LIFE IN SOUTH AUSTRALIA
FROM ADELAIDE TO THE SOUTH EAST OF SOUTH AUSTRALIA
Reproducing a biography by Eileen Kaye first published in The Australasian Newspaper in serial form in 1933.
This series of articles was recovered from The Australasian newspaper by Travis M. Sellers.
Edited by John W. Adams, with permission kindly given by The State Library of Victoria.
It was the middle of November when the ship reached her destination. The little group of newcomers gazed for the first time through a summer haze at the sandy beach, the tea-tree scrub, the eucalyptus forests, and dusty roads of Australia. No railway connected as yet the city of Adelaide with the Port, 17 miles distant. So horse conveyances were secured, and at the end of a long day the travellers found themselves in the capital of the colony.
A DESCRIPTION OF ADELAIDE IN 1853
Adelaide in 1853 was a pleasant enough goal to reach. Like all the cities springing up in those early days on the fair virgin continent, it was fresh and vigorous, and ready with adventures for the adventurous. Recently there had been a period of depression, made more acute by the startling discoveries of gold in adjacent Victoria, which, for a short time, had drained away most of the man power of South Australia. Now this was mending itself, many of the prospectors were returning home with bags of gold, and things were decidedly looking up. Adelaide presented an ambitious front to the world. Here was a town carefully and far-sightedly planned. Its ambitious founders had no intention of letting their protégée grow up like her sister city, Sydney, a medley of narrow streets and straggling suburbs. Adelaide’s destiny was to become a garden city, with broad avenues and stately offices and ample public reserves. In the very early days these bare parks, these wide, unpaved, unlit streets and pretentious sites had seemed almost ludicrous to the handful of pioneers who half apologetically inhabited them- they seemed to make optimistic provision for a development that was never likely to take place. But the foresight of the founders was justified, and by the fifties the city was filling up nicely, and, more important, was well backed by a good rural development. This is how a visitor from England describes the colony about this time:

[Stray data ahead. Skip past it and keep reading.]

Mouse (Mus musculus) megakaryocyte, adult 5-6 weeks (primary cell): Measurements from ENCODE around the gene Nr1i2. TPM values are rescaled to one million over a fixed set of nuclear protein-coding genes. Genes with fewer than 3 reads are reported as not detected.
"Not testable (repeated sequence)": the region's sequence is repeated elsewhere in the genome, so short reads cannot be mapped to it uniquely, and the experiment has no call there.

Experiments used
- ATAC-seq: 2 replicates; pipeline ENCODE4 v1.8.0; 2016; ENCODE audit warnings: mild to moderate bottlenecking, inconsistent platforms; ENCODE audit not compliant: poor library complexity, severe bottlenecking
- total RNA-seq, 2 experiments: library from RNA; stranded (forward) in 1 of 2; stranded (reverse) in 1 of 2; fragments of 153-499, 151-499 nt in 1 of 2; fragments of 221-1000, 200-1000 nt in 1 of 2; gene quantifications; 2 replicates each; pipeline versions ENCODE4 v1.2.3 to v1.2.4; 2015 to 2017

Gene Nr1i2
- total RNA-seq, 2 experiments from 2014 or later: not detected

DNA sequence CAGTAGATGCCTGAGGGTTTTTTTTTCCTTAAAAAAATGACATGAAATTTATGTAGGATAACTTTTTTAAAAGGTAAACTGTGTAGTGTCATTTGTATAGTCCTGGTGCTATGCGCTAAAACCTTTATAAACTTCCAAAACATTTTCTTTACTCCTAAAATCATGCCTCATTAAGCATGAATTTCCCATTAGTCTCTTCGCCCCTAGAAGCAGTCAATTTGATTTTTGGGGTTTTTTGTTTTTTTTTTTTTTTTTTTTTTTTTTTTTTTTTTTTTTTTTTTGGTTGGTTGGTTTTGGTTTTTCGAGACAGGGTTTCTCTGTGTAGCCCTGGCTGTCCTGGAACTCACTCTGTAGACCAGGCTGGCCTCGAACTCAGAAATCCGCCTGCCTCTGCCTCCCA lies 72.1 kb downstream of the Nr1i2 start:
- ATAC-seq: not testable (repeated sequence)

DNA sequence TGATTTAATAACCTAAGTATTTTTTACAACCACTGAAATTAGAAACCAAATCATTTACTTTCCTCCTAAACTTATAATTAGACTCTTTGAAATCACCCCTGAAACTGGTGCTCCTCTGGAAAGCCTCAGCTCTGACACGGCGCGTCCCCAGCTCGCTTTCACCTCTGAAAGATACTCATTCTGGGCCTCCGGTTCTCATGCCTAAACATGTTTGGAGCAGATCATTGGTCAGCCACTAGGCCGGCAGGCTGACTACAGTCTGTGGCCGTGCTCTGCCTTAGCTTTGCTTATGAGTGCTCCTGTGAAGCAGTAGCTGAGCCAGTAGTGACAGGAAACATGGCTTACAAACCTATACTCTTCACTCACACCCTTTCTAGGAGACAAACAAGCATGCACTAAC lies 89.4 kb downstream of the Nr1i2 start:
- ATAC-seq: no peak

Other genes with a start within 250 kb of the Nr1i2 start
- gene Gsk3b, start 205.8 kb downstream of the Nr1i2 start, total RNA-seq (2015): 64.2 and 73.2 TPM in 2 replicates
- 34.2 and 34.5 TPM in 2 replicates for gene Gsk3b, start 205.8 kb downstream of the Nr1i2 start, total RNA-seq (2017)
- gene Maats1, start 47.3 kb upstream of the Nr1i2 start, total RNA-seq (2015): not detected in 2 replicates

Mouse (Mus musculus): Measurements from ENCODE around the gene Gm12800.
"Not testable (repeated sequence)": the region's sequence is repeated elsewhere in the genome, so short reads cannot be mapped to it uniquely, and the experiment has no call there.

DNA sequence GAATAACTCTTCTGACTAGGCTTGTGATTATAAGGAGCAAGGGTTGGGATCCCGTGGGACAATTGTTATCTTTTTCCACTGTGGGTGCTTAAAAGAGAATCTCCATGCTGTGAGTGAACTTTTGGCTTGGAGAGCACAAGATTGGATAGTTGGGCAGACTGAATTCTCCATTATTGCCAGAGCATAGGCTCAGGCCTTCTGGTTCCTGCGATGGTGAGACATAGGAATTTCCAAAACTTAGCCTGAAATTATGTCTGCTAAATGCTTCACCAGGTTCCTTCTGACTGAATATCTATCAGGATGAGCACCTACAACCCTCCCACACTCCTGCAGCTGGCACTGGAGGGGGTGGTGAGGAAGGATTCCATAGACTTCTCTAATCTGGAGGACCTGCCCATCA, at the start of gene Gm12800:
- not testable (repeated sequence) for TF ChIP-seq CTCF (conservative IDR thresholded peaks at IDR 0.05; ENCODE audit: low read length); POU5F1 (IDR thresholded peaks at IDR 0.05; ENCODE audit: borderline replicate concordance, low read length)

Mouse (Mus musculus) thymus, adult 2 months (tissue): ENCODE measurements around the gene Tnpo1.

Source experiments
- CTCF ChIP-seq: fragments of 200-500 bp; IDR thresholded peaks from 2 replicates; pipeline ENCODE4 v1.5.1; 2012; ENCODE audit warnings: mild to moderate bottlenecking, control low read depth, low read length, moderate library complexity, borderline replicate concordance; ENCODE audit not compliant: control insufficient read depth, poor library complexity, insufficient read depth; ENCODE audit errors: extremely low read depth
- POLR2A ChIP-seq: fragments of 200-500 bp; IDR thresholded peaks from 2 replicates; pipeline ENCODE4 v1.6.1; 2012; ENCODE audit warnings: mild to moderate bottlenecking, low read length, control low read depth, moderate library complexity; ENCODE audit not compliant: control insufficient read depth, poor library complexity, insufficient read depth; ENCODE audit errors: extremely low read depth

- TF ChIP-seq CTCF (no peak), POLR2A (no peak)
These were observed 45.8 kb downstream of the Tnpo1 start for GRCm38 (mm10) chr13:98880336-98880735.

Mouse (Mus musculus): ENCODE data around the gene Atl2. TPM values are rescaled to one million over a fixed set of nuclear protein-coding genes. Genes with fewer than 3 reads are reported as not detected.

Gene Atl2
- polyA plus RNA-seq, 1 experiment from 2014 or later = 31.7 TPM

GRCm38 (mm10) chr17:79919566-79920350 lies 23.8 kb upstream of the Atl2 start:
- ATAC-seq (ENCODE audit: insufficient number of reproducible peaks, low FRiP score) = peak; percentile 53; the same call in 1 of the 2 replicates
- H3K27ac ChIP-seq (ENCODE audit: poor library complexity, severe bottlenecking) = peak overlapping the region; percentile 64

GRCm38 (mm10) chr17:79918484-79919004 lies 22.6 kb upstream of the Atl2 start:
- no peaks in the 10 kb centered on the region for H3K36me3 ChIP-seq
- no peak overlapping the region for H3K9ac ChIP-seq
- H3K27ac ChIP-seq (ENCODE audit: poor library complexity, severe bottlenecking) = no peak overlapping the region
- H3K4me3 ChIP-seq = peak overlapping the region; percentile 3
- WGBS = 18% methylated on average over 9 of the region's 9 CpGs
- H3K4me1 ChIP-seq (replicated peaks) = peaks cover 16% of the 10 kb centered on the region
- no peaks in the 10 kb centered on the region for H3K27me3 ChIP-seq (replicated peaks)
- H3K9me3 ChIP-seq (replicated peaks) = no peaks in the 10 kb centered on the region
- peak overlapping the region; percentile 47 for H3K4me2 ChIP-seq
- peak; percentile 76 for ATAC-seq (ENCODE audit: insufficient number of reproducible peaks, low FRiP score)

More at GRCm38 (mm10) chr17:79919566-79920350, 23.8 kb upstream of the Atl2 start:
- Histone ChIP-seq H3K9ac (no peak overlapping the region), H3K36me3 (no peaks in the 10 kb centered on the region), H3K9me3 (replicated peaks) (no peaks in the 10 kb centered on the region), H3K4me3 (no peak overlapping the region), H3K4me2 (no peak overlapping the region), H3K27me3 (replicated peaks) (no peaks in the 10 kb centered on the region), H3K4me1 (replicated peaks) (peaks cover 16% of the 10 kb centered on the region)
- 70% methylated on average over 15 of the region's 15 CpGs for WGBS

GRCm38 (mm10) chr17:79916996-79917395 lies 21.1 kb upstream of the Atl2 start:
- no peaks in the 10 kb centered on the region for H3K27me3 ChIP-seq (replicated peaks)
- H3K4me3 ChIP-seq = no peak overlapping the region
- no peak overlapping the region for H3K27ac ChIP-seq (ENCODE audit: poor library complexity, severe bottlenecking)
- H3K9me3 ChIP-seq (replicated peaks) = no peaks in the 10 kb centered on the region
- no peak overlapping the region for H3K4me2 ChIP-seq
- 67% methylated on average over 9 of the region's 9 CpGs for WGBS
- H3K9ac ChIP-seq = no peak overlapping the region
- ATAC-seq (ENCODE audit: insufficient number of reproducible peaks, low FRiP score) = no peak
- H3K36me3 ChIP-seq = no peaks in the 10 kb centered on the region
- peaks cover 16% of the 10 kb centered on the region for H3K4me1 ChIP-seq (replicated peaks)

“At a distance of 30 miles the haze of a large city indicates the site of Adelaide (which had then achieved a population of 18,000). Everywhere else the dappled sides of gentle hills, the enclosures over miles of plain, the hedged gardens, the well-grown orchards and well-appointed homesteads, proclaim the possession of the land by an industrious and thrifty yeomanry- it is England in miniature, England without its poverty, without its monstrous anomalies of individual wealth and extravagances; with a finer climate, a virgin soil, a freedom from antiquated abuses, and a happier people.”
The Colony of South Australia had had a curious history. It was then only 17 years since the first shiploads of emigrants were set down on the empty sands of Kangaroo Island to start a settlement based on a new and idealistic and theoretically infallible plan. Much interest was taken in England after the Napoleonic wars in systematic colonisation. The British public set conscientiously about its self- appointed task of “Calling a New World into Being to Redress the Balance of the Old.” Moreover, emigration was held to be the best remedy for social unrest and unemployment and that horrid apparition, the Superfluous Woman.
Australia seemed the natural field for working out these schemes. New South Wales was already well established, but having started as a convict colony it was not to everyone’s taste. A colonisation plan had been evolved by Thomas Peel, and tried out on the Swan River in Western Australia, which, unfortunately, had ended ignominiously. Now the opportunity brought forward its man, and Edward Gibbon Wakefield arose. In “A Letter from Sydney” (which incidentally emanated from Fleet street) he propounded his admirable idea. This advocated selling the land of any new colony, not very cheaply as in previous schemes, but always at a “sufficient price,” with which labourers proportionate to the needs of the land could be brought out. Thus a perfect balance would be kept between the land under cultivation and the men needed to work it.